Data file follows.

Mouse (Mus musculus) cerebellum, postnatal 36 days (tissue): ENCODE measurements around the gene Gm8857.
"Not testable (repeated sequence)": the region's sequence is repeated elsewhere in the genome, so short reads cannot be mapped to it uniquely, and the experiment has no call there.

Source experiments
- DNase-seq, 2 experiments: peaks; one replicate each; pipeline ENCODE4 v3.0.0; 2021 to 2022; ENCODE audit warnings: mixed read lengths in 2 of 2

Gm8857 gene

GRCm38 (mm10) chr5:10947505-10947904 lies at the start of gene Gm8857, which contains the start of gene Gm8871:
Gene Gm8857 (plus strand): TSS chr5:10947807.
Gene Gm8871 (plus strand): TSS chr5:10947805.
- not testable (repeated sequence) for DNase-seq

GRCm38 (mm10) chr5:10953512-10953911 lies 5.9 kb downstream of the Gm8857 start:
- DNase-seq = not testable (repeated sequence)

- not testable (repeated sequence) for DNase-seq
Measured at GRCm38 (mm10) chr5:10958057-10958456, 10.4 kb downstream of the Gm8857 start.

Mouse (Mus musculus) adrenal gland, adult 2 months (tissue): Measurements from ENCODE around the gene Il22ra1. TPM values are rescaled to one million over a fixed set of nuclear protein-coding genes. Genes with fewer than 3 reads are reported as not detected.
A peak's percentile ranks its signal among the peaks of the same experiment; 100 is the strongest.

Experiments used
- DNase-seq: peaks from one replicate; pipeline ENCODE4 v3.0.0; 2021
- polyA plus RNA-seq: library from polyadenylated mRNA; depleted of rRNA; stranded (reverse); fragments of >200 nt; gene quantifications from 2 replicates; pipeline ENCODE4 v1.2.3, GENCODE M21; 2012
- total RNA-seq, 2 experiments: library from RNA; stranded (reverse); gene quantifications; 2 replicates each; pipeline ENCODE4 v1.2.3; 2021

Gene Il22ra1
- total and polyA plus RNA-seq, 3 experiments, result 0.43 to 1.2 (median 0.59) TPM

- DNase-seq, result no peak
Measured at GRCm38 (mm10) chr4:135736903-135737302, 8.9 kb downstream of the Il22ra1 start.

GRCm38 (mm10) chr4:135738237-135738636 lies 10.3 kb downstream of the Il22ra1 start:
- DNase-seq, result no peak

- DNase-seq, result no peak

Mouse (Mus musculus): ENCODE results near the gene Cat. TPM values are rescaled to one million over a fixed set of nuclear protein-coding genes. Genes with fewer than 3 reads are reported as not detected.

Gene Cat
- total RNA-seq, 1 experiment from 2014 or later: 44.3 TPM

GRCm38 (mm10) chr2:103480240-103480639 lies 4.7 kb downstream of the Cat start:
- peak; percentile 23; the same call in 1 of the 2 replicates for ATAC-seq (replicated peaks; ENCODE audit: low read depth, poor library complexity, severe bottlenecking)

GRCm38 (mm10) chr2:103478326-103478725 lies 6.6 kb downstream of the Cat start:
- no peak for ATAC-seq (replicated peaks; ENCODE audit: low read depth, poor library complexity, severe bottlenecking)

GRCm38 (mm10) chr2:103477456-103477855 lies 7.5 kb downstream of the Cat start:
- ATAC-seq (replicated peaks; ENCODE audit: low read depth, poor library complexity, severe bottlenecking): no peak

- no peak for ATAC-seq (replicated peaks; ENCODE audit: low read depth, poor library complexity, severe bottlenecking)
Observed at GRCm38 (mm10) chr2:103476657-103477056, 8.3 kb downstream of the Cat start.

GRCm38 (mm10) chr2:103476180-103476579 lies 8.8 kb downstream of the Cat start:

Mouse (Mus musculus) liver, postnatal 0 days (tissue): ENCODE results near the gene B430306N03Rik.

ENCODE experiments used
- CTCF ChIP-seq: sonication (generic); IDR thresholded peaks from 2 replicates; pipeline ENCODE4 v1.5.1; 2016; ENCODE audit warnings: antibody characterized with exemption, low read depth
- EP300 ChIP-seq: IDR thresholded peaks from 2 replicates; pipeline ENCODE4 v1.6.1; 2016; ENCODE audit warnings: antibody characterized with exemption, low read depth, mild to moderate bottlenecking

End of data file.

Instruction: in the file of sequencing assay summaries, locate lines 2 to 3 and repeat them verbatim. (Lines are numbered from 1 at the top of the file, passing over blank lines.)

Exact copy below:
"Not testable (repeated sequence)": the region's sequence is repeated elsewhere in the genome, so short reads cannot be mapped to it uniquely, and the experiment has no call there.

Source experiments